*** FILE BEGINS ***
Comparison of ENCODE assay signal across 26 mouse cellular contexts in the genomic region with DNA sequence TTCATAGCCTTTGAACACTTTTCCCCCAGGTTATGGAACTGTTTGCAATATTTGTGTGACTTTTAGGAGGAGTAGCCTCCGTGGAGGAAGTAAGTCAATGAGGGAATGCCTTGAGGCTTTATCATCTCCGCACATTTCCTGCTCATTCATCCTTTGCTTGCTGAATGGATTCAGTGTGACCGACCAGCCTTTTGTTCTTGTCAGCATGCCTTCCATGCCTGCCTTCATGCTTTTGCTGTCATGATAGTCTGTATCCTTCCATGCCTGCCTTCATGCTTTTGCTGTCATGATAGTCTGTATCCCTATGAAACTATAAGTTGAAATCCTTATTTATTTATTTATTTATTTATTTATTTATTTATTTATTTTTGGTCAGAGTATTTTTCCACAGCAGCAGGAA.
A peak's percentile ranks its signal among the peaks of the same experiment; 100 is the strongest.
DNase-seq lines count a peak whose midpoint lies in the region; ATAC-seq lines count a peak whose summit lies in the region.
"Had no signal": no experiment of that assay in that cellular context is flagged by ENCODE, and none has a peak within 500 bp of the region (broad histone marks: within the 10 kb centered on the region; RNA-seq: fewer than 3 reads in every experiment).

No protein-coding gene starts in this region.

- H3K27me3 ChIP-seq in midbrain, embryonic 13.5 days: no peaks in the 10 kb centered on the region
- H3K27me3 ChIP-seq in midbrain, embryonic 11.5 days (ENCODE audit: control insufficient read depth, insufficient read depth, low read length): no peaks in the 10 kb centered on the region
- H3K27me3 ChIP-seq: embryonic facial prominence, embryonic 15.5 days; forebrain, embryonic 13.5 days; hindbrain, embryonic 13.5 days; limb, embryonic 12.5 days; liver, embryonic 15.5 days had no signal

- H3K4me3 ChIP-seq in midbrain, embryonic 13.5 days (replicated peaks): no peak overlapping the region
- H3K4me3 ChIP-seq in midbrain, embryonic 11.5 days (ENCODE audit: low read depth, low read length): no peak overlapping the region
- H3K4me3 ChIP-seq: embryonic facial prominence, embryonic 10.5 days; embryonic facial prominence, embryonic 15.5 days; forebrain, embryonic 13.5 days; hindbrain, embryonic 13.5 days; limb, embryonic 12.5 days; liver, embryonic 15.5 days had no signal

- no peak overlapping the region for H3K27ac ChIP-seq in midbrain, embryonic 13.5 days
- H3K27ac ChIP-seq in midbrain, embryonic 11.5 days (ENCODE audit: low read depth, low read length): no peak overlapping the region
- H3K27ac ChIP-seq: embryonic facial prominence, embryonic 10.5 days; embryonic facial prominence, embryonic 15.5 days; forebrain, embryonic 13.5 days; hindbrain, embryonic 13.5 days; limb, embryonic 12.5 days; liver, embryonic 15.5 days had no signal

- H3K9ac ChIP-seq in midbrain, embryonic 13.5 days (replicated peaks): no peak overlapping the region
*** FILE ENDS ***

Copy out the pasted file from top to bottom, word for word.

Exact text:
Comparison of ENCODE assay signal across 26 mouse cellular contexts in the genomic region with DNA sequence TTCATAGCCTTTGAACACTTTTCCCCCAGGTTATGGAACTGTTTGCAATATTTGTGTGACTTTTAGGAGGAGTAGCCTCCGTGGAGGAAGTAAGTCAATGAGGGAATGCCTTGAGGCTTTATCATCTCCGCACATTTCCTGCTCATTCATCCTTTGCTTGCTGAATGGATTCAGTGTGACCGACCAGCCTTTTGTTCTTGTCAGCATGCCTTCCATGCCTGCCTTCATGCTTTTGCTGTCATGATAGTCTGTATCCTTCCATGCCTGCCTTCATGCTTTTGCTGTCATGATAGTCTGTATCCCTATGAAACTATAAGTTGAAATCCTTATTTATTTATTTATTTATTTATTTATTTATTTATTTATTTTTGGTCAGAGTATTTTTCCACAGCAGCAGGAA.
A peak's percentile ranks its signal among the peaks of the same experiment; 100 is the strongest.
DNase-seq lines count a peak whose midpoint lies in the region; ATAC-seq lines count a peak whose summit lies in the region.
"Had no signal": no experiment of that assay in that cellular context is flagged by ENCODE, and none has a peak within 500 bp of the region (broad histone marks: within the 10 kb centered on the region; RNA-seq: fewer than 3 reads in every experiment).

No protein-coding gene starts in this region.

- H3K27me3 ChIP-seq in midbrain, embryonic 13.5 days: no peaks in the 10 kb centered on the region
- H3K27me3 ChIP-seq in midbrain, embryonic 11.5 days (ENCODE audit: control insufficient read depth, insufficient read depth, low read length): no peaks in the 10 kb centered on the region
- H3K27me3 ChIP-seq: embryonic facial prominence, embryonic 15.5 days; forebrain, embryonic 13.5 days; hindbrain, embryonic 13.5 days; limb, embryonic 12.5 days; liver, embryonic 15.5 days had no signal

- H3K4me3 ChIP-seq in midbrain, embryonic 13.5 days (replicated peaks): no peak overlapping the region
- H3K4me3 ChIP-seq in midbrain, embryonic 11.5 days (ENCODE audit: low read depth, low read length): no peak overlapping the region
- H3K4me3 ChIP-seq: embryonic facial prominence, embryonic 10.5 days; embryonic facial prominence, embryonic 15.5 days; forebrain, embryonic 13.5 days; hindbrain, embryonic 13.5 days; limb, embryonic 12.5 days; liver, embryonic 15.5 days had no signal

- no peak overlapping the region for H3K27ac ChIP-seq in midbrain, embryonic 13.5 days
- H3K27ac ChIP-seq in midbrain, embryonic 11.5 days (ENCODE audit: low read depth, low read length): no peak overlapping the region
- H3K27ac ChIP-seq: embryonic facial prominence, embryonic 10.5 days; embryonic facial prominence, embryonic 15.5 days; forebrain, embryonic 13.5 days; hindbrain, embryonic 13.5 days; limb, embryonic 12.5 days; liver, embryonic 15.5 days had no signal

- H3K9ac ChIP-seq in midbrain, embryonic 13.5 days (replicated peaks): no peak overlapping the region